4. 4. David Addington - Wikipedia, the free encyclopedia http://en.wikipedia.org/wiki/David_Addington 10. ^ Letter from Washington: The Hidden Power: The New Yorker 2007-11-18. (http://www.newyorker.com/archive/2006/07 28. ^ Robin Lindley (2008-01-07). "The Return of the Imperial Presidency: An /03/060703fa_fact1?currentPage=4) Interview with Charlie Savage" (http://hnn.us/articles/44951.html) . History 11. ^ Statement by President Reagan (http://www.reagan.utexas.edu/archives News Network. http://hnn.us/articles/44951.html. Retrieved 2008-02-13. /speeches/1988/041888f.htm) , April 18, 1988 (announcement of 29. ^ "David Addington did approve of cruel CIA interrogation techniques" Addingtons appointment as Deputy Assistant to the President for (http://www.unbossed.com/index.php?itemid=2809) . Unbossed.com. Legislative Affairs). http://www.unbossed.com/index.php?itemid=2809. Retrieved 2010-02-25. 12. ^ Blumenthal, Sidney (2007). "The sad decline of Michael Mukasey" 30. ^ Douglas Jehl; Tim Golden (November 2, 2005). "In Cheneys New Chief, (http://www.salon.com/opinion/blumenthal/2007/11/01/mukasey/print.html) a Bureaucratic Master" (http://www.nytimes.com/2005/11/02/politics . Salon.com. http://www.salon.com/opinion/blumenthal/2007/11 /02aide.html?pagewanted=print) . New York Times. /01/mukasey/print.html. Retrieved 2007-11-01. http://www.nytimes.com/2005/11/02/politics 13. ^ Mr. Cheneys Minority Report (http://www.nytimes.com/2007/07 /02aide.html?pagewanted=print. /09/opinion/09wilentz.html?pagewanted=all) by Sean Wilentz, July 9, 2007, 31. ^ Yoo, J., War by Other Means (New York: Atlantic Monthly Press, 2006), New York Times. pp. 33, 169. 14. ^ Khanna, Satyam (2007-10-09) Charlie Savage: Cheney Plotted Bush’s 32. ^ Andy Worthington (August 24, 2009). "An Interview with Col. Lawrence Imperial Presidency ‘Thirty Years Ago’ (http://thinkprogress.org/2007/10 Wilkerson, Part 2" (http://www.fff.org/comment/com0909b.asp) . The /09/savage-cheney/) , ThinkProgress Future of Freedom Foundation. http://www.fff.org/comment/com0909b.asp. 15. ^ Greenwald, Glenn (2011-03-31) Obamas new view of his own war Retrieved March 7, 2011. powers (http://www.salon.com/news/opinion/glenn_greenwald/2011/03 33. ^ Phillipe Sands (May 2008). "The Green Light" /31/executive_power/index.html) , Salon.com (http://www.vanityfair.com/politics/features/2008/05 16. ^ U.S. House of Representatives, Committee on the Judiciary, /guantanamo200805?printable=true&currentPage=all) . Vanity Fair. Subcommittee on the Constitution, Civil Rights, and Civil Liberties, http://www.vanityfair.com/politics/features/2008/05 Hearing on "From the Department of Justice to Guantanamo Bay: /guantanamo200805?printable=true&currentPage=all. Retrieved Administration Lawyers and Administration Interrogation Rules (Part III)," 2008-06-16. (http://judiciary.house.gov/hearings/printers/110th/43152.PDF) Serial No. 34. ^ U.S. House of Representatives, Committee on the Judiciary, 110-189, 110th Cong., 2d Sess., (June 26, 2008), p. 7. Subcommittee on the Constitution, Civil Rights, and Civil Liberties, 17. ^ Charlie Savage (2006-11-26). "Hail to the chief: Dick Cheneys mission Hearing on "From the Department of Justice to Guantanamo Bay: to expand - or restore - the powers of the presidency" Administration Lawyers and Administration Interrogation Rules (Part III)," (http://www.boston.com/news/nation/washington/articles/2006/11 (http://judiciary.house.gov/hearings/printers/110th/43152.PDF) Serial No. /26/hail_to_the_chief/?page=5) . The Boston Globe. 110-189, 110th Cong., 2d Sess., (June 26, 2008), pp. 56-57. http://www.boston.com/news/nation/washington/articles/2006/11 35. ^ U.S. House of Representatives, Committee on the Judiciary, /26/hail_to_the_chief/?page=5. Retrieved 2008-02-26. Subcommittee on the Constitution, Civil Rights, and Civil Liberties, 18. ^ Hagan, Joe (March 7, 2010), The Cheney Government in Exile Hearing on "From the Department of Justice to Guantanamo Bay: (http://nymag.com/news/politics/64601/) , New York Magazine, Administration Lawyers and Administration Interrogation Rules (Part III)," http://nymag.com/news/politics/64601/ (http://judiciary.house.gov/hearings/printers/110th/43152.PDF) Serial No. 19. ^ Murray Waas; Paul Singer (October 30, 2005). "Addingtons Role In 110-189, 110th Cong., 2d Sess., (June 26, 2008), p. 79. Cheneys Office Draws Fresh Attention" (http://nationaljournal.com/about 36. ^ Letter from Attorney General Eric Holder, Jr. to Senator John. D. /njweekly/stories/2005/1030nj1.htm) . National Journal. Rockefeller IV (http://intelligence.senate.gov/pdfs/olcopinion.pdf) of the http://nationaljournal.com/about/njweekly/stories/2005/1030nj1.htm. SSCI forwarding declassified narrative, (April 17, 2009). 20. ^ Horton, Scott (September 18, 2008). "Six Questions for Bart Gellman, 37. ^ Nominations Before the Senate Armed Services Committee, Second Author of Angler" (http://www.harpers.org/archive/2008/09/hbc-90003554) Session, 102d Congress, Committee on Armed Services (Hearing on . Harpers Magazine. http://www.harpers.org/archive/2008/09 nomination of David S. Addington to be General Counsel of the /hbc-90003554. Retrieved September 13, 2010. Department of Defense), (July 1, 1992), pp. 322-329. 21. ^ Walker v. Cheney, 230 F. Supp. 2d 51 (D.D.C. 2002) (GAO); Cheney v. 38. ^ Mayer, Jane, "The Dark Side: The Inside Story of How the War on Terror U.S. District Court, 542 U.S. 367 (2004) and In re Cheney, 406 F.3d 723 Turned Into a War on American Ideals", 2008. p. 199. (D.C. Cir. 2005) (Judicial Watch); In re Richard B. Cheney, Vice President, 39. ^ Jack Goldsmith, The Terror Presidency: Law and Judgment Inside the No. 08-5412 (D.C. Cir. 2008) (Citizens for Responsibility and Ethics in Bush Administration, pp. 100-01. Washington). 40. ^ "German War Crimes Complaint Against Donald Rumsfeld, et al." 22. ^ Jane Mayer, "The Hidden Power" (http://www.newyorker.com (http://ccrjustice.org/ourcases/current-cases/german-war-crimes-complaint- /fact/content/articles/060703fa_fact1) , The New Yorker, July 3, 2006. against-donald-rumsfeld,-et-al.) . Center for Constitutional Rights. Archived (http://www.webcitation.org/5LenPhMhu) 4 January 2007 at http://ccrjustice.org/ourcases/current-cases/german-war-crimes-complaint- WebCite against-donald-rumsfeld,-et-al.. Retrieved 2008-10-03. 23. ^ U.S. House of Representatives, Committee on the Judiciary, 41. ^ Prosecutor General at the Federal Supreme Court, Re: Criminal Subcommittee on the Constitution, Civil Rights, and Civil Liberties, Complaint against Donald Rumsfeld et al. (http://ccrjustice.org/files Hearing on "From the Department of Justice to Guantanamo Bay: /ProsecutorsDecision.pdf) , 3 ARP 156/06-2, (April 5, 2007). Administration Lawyers and Administration Interrogation Rules (Part III)," 42. ^ Jeffrey Rosen (2007-09-07). "Conscience of a Conservative" (http://judiciary.house.gov/hearings/printers/110th/43152.PDF) Serial No. (http://www.nytimes.com/2007/09/09/magazine/09rosen.html) . The New 110-189, 110th Cong., 2d Sess., (June 26, 2008), p. 47. York Times. http://www.nytimes.com/2007/09/09/magazine/09rosen.html. 24. ^ Dana Milbank (2004-10-11). "In Cheneys Shadow, Counsel Pushes the 43. ^ Goldsmith, Jack. The Terror Presidency. New York: W.W. Norton Conservative Cause" (http://www.washingtonpost.com/ac2/wp- (2007), p. 181. dyn/A22665-2004Oct10?language=printer) . The Washington Post. 44. ^ Barton Gelman (2008-09-14). "Conflict Over Spying Led White House to http://www.washingtonpost.com/ac2/wp- Brink" (http://www.washingtonpost.com/wp-dyn/content/article/2008/09 dyn/A22665-2004Oct10?language=printer. /13/AR2008091302284_pf.html) . The Washington Post. 25. ^ Statement of Deputy Assistant Attorney General Michelle Boardman http://www.washingtonpost.com/wp-dyn/content/article/2008/09 before the Senate Judiciary Committee on Presidential Signing Statements /13/AR2008091302284_pf.html. (http://www.fas.org/irp/congress/2006_hr/062706boardman.html) , (June 45. ^ Lyons, Patrick (December 19, 2007). "Fire In a White House Office 27, 2006) Building" (http://thelede.blogs.nytimes.com/2007/12/19/fire-in-office- 26. ^ Presidential Memorandum to Heads of Executive Departments and building-next-to-white-house/) . New York Times. Agencies on Presidential Signing Statements (http://www.whitehouse.gov http://thelede.blogs.nytimes.com/2007/12/19/fire-in-office-building-next-to- /the_press_office/Memorandum-on-Presidential-Signing-Statements/) , white-house/. Retrieved June 7, 2012. (March 9, 2009). 46. ^ Jane Mayer (2006-06-03). "The Hidden Power" 27. ^ Emily Brazelon (2007-11-18). "All the President’s Powers" (http://www.newyorker.com/archive/2006/07 (http://www.nytimes.com/2007/11/18/books/review/Bazelon- /03/060703fa_fact1?printable=true) . The New Yorker. p. 1. t.html?pagewanted=print) . The New York Times. http://www.nytimes.com http://www.newyorker.com/archive/2006/07 /2007/11/18/books/review/Bazelon-t.html?pagewanted=print. Retrieved /03/060703fa_fact1?printable=true. 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  5. 5. David Addington - Wikipedia, the free encyclopedia http://en.wikipedia.org/wiki/David_Addington 47. ^ Goldsmith, Jack. The Terror Presidency. New York: W.W. Norton 60. ^ Waas, M., ed., The United States v. I. Lewis Libby, New York: Union (2007), p. 88. Square Press (2007), pp. 174-195. 48. ^ Jane Mayer (2006-06-03). "The Hidden Power" 61. ^ "Cheneys Law" (http://www.pbs.org/wgbh/pages/frontline/cheney/) . (http://www.newyorker.com/archive/2006/07 Public Broadcasting System. 2007-10-16. http://www.pbs.org/wgbh/pages /03/060703fa_fact1?printable=true) . The New Yorker. p. 5. /frontline/cheney/. Retrieved 2007-11-07. http://www.newyorker.com/archive/2006/07 62. ^ Dan Eggen (2008-06-27). "Bush Policy Authors Defend Their Actions" /03/060703fa_fact1?printable=true. Retrieved 2008-06-27. (http://www.washingtonpost.com/wp-dyn/content/article/2008/06 49. ^ (ibid, p.5) /26/AR2008062601966_pf.html) . The Washington Post. 50. ^ (ibid, p. 1) http://www.washingtonpost.com/wp-dyn/content/article/2008/06 51. ^ U.S. House of Representatives, Committee on the Judiciary, /26/AR2008062601966_pf.html. Subcommittee on the Constitution, Civil Rights, and Civil Liberties, 63. ^ Scott Shane (2008-06-27). "Two Testify on Memo Spelling Out Hearing on "From the Department of Justice to Guantanamo Bay: Interrogation" (http://www.nytimes.com/2008/06/27/washington Administration Lawyers and Administration Interrogation Rules (Part III)," /27hearing.html) . The New York Times. http://www.nytimes.com/2008/06 (http://judiciary.house.gov/hearings/printers/110th/43152.PDF) Serial No. /27/washington/27hearing.html. 110-189, 110th Cong., 2d Sess., (June 26, 2008), p. 44-45. 64. ^ Dana Milbank (2008-06-27). "When Anonymity Fails, Be Nasty, Brutish 52. ^ Addington and the Question of Intent (http://www.fas.org/blog/secrecy and Short" (http://www.washingtonpost.com/wp-dyn/content/article/2008/06 /2007/06/addington_and_the_question_of_.html) , in Secrecy News, /26/AR2008062603456_pf.html) . The Washington Post. published by the Federation of American Scientists, June 28, 2007. http://www.washingtonpost.com/wp-dyn/content/article/2008/06 53. ^ Letter from Fred F. Fielding, Counsel to the President, to Senator Sam /26/AR2008062603456_pf.html. Brownback (http://www.fas.org/sgp/isoo/olc072007.pdf) , (July 12, 2007). 65. ^ U.S. House of Representatives, Committee on the Judiciary, 54. ^ Michael Isikoff (2007-12-24). "Challenging Cheney" Subcommittee on the Constitution, Civil Rights, and Civil Liberties, (http://www.newsweek.com/id/81883/output/print) . Newsweek. Hearing on "From the Department of Justice to Guantanamo Bay: http://www.newsweek.com/id/81883/output/print. Retrieved 2008-02-25. Administration Lawyers and Administration Interrogation Rules (Part III)," 55. ^ "Emergency Petition for a Writ of Mandamus" (http://judiciary.house.gov/hearings/printers/110th/43152.PDF) Serial No. (http://www.citizensforethics.org/files 110-189, 110th Cong., 2d Sess., (June 26, 2008) /093008%20-%20Writ%20of%20Mandamus.pdf) (PDF). United States 66. ^ McCarthy, Andrew C., Spains Universal Jurisdiction Power Play District Court for the District of Columbia. 2008-09-30. (http://article.nationalreview.com http://www.citizensforethics.org/files /?q=Y2NjYTNjM2U4OWEyNDI1ZWRiMDhmMGEyNGYxYjE2N2U=) , /093008%20-%20Writ%20of%20Mandamus.pdf. National Review (March 31, 2009) 56. ^ "Plaintiffs Opposition to Emergency Petition for a Writ of Mandamus" 67. ^ "Spain may decide Guantanamo probe this week" (http://in.reuters.com (http://www.citizensforethics.org/files /article/domesticNews/idINLT53678920090329?sp=true) . Reuters. /Document%2025%20(10-1-08)%20Opposition%20to%20Stay%20of%20 2009-03-28. http://in.reuters.com/article/domesticNews Mandamus.pdf) (PDF). United States District Court for the District of /idINLT53678920090329?sp=true. Retrieved 2009-03-29. mirror Columbia. 2008-10-01. http://www.citizensforethics.org/files (http://www.webcitation.org/query?url=http%3A%2F /Document%2025%20(10-1-08)%20Opposition%20to%20Stay%20of%20 %2Fin.reuters.com%2Farticle%2FdomesticNews%2FidINLT536789200903 Mandamus.pdf. date=2009-03-30) 57. ^ In re Richard B. Cheney, Vice President, No. 08-5412 (D.C. Cir. 2008). 68. ^ Spanish Judge Keeps Guantanamo Probe Alive (http://www.reuters.com 58. ^ "Indictment" (http://www.usdoj.gov/usao/iln/osc/documents /article/latestCrisis/idUSLH62645) , (April 7, 2009). /libby_indictment_28102005.pdf) in United States of America vs. I. Lewis 69. ^ Spains Attorney General Opposes Prosecutions of 6 Bush Officials on Libby, also known as "Scooter Libby", United States Department of Allowing Torture (http://www.nytimes.com/2009/04/17/world/europe Justice, October 28, 2005; accessed February 13, 2011 /17spain.html?ref=world) , April 16, 2009 59. ^ Daniel Klaidman; Stuart Taylor, Jr., and Evan Thomas (February 6, 70. ^ Spain Attorney General Against Guantanamo Probe 2006). "Palace Revolt" (http://www.msnbc.msn.com/id/11079547 (http://www.reuters.com/article/worldNews/idUSTRE53F1L620090416) , /site/newsweek/) . Newsweek. http://www.msnbc.msn.com/id/11079547 (April 16, 2009). /site/newsweek/. 71. ^ 44 U.S.C. 2207 External links "Pushing the Limit on Presidential Powers," by Barton Gellman and Jo Becker (http://blog.washingtonpost.com/cheney/chapters /pushing_the_envelope_on_presi/index.html) , The Washington Post, Monday, June 25, 2007 "The Hidden Power," by Jane Mayer (http://www.newyorker.com/archive/2006/07/03/060703fa_fact1) , profile of David Addington in the July 3, 2006, issue of The New Yorker magazine. The New Yorker magazine Q&A with Jane Mayer about her David Addington article (http://www.newyorker.com/online/content/articles /060703on_onlineonly01) Fresh Air with Terry Gross interview of Jane Mayer about her David Addington article (http://www.npr.org/templates/story /story.php?storyId=5535251) July 5, 2006 David Addingtons campaign contributions (http://www.newsmeat.com/washington_political_donations/David_Addington.php) Democracy Now! coverage of Addingtons appointment as chief of staff for Vice-President Dick Cheney and his role in the expansion of presidential power (http://www.democracynow.org/article.pl?sid=05/11/01/1518210) Meet David Addington: Cheneys Guy (http://www.usnews.com/usnews/news/articles/060529/29addington.htm) "50 Most Powerful People in D.C." (http://men.style.com/gq/features/full?id=content_5843&pageNum=2) , GQ Magazine, August, 2007 December 12, 2002 letter from Addington as OVP general counsel to operator of parody website (http://whitehouse.georgewbush.org /administration/love_letter.asp) The Man Behind the Torture (http://www.nybooks.com/articles/20858) , New York Review of Books, Volume 54, Number 19, December 6, 2007. Madness and Shame (http://www.nytimes.com/2008/07/22/opinion/22herbert.html?_r=1&ref=opinion) , New York Times, July 22, 2008. Reports and commentaries by David Addington (http://www.heritage.org/research/all-research?author_id={1915A783-7984-4396- B581-D5AFE2EBD1E6}) , The Heritage Foundation Political offices Preceded by Chief of Staff to the Vice President of the United States Succeeded by I. Lewis "Scooter" Libby Jr. 2005–2009 Ronald Klain5 of 6 8/23/2012 9:43 PM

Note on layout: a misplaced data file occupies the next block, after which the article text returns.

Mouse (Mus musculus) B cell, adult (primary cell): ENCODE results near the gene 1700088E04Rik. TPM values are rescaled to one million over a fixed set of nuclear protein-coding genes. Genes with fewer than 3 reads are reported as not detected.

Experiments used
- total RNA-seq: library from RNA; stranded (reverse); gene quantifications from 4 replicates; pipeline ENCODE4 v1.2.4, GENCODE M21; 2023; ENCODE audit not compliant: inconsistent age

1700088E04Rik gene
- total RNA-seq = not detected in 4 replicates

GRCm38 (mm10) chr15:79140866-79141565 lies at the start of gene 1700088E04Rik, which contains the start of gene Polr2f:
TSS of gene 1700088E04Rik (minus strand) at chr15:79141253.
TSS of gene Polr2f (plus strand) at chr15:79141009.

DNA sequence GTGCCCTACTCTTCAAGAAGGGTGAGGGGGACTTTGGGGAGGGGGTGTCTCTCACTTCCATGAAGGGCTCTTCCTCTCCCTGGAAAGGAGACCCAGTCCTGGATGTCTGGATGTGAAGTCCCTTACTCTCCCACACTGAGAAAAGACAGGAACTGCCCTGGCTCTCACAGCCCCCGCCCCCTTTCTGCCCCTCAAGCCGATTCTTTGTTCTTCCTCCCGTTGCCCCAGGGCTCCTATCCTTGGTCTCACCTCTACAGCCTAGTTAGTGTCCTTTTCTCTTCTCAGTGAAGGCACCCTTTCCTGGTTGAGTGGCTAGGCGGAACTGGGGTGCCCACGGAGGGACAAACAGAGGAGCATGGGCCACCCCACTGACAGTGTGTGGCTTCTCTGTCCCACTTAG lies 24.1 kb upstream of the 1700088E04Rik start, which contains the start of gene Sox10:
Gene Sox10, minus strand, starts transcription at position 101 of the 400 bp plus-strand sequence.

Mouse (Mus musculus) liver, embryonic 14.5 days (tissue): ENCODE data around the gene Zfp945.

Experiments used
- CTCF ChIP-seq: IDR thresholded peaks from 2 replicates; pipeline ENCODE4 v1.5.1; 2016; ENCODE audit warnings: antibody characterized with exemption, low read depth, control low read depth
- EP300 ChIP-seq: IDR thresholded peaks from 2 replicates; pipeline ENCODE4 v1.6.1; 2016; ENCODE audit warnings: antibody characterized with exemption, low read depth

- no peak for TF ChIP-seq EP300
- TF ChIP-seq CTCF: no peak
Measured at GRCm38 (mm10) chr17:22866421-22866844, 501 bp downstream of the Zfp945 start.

6. 6. David Addington - Wikipedia, the free encyclopedia http://en.wikipedia.org/wiki/David_Addington Retrieved from "http://en.wikipedia.org/w/index.php?title=David_Addington&oldid=505735476" Categories: 1957 births Living people Duke University alumni Edmund A. Walsh School of Foreign Service alumni George W. Bush Administration personnel George H. W. Bush administration personnel Heritage Foundation People of the Central Intelligence Agency Reagan Administration personnel United States presidential advisors Washington, D.C. lawyers Washington, D.C. Republicans This page was last modified on 4 August 2012 at 12:51. Text is available under the Creative Commons Attribution-ShareAlike License; additional terms may apply. See Terms of use for details. Wikipedia® is a registered trademark of the Wikimedia Foundation, Inc., a non-profit organization.6 of 6 8/23/2012 9:43 PM